• Courtney Hampton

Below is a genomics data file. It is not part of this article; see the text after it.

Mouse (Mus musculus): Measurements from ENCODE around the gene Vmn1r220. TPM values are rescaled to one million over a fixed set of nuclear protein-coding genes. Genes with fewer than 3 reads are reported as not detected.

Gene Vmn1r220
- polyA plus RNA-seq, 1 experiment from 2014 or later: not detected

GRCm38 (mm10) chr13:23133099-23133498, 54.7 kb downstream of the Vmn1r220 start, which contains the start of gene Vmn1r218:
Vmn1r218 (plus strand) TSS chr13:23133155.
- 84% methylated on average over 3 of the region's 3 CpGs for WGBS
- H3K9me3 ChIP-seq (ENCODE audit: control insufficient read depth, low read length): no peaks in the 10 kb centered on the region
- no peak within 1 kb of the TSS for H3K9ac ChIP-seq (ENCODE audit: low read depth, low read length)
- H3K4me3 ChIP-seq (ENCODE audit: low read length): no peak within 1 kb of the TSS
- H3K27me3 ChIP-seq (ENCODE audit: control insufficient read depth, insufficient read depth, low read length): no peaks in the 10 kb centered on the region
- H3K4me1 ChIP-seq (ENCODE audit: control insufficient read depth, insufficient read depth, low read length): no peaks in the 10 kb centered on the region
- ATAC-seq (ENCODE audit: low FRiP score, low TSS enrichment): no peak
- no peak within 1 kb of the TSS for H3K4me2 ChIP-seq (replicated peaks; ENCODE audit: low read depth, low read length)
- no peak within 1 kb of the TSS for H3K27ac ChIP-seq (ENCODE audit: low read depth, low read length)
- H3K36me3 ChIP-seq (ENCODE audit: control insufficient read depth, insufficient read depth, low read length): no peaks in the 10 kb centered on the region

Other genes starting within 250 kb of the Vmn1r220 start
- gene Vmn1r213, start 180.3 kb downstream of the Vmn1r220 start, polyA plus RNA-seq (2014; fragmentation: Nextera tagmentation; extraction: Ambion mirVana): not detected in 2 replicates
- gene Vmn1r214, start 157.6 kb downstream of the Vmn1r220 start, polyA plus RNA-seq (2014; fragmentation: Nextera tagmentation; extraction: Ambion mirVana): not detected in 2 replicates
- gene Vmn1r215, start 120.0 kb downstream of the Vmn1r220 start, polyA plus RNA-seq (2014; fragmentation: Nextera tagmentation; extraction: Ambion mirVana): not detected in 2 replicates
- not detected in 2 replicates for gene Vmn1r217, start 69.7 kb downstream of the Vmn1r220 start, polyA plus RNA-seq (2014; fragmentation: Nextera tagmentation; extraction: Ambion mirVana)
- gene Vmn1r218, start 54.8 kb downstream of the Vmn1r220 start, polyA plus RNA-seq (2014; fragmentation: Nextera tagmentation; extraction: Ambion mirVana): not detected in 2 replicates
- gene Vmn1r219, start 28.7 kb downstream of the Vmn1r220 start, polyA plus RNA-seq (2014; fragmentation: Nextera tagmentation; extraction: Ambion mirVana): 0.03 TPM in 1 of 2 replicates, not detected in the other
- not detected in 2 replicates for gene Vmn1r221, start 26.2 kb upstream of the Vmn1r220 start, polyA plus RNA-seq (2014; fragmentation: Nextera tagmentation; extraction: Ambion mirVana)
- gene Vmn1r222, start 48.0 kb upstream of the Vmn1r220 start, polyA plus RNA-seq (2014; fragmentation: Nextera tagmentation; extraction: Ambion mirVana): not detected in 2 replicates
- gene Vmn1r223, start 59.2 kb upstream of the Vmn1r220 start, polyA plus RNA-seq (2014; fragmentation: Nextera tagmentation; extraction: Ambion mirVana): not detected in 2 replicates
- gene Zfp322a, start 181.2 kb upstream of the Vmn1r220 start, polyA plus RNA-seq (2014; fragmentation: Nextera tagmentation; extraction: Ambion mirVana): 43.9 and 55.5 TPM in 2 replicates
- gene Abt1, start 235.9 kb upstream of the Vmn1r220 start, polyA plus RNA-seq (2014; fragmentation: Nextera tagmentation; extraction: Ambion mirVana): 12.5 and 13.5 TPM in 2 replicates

Every family has their own preference for their tortillas in Spain, so getting the egg to potato ratio down is up to your own preference. I prefer more potato, so I chop up enough to completely coat the bottom of the pan I am using and use just enough eggs to bind it. I cut my potatoes much smaller (cubes about the size of a thumbnail) because I prefer to give them a good fry and a touch of color on them before I add the egg. Plus, the smaller bits of potato mean that the eggs can cook all around and help keep the tortilla together, something I see was a problem in the pictures of the ill-fated tortilla. Also, it is very common for people to add onion to their tortilla, and I am pro-onion! The sweetness of the onion as it starts to caramelize adds great flavor to your tortilla. Use plenty of oil, more than you think you will need, because it will save a lot of cursing and burned potato-and-egg mixture on your stove top later. Once your potatoes are tender and your onions are just starting to caramelize, add your beaten eggs with salt and pepper into the pan to fry it. Let that hang out on medium-low heat until it starts firming up, then loosen it from the pan before turning it onto a plate and sliding it back into the pan. Remember that your frying pan smells fear, so fake it until you make it: securely situate your plate over the pan, count to three, and confidently turn it over! The Spanish phrase “dale la vuelta a la tortilla” literally means to turn the Spanish omelette, but metaphorically to change your mind or turn the tables… always easier said than done!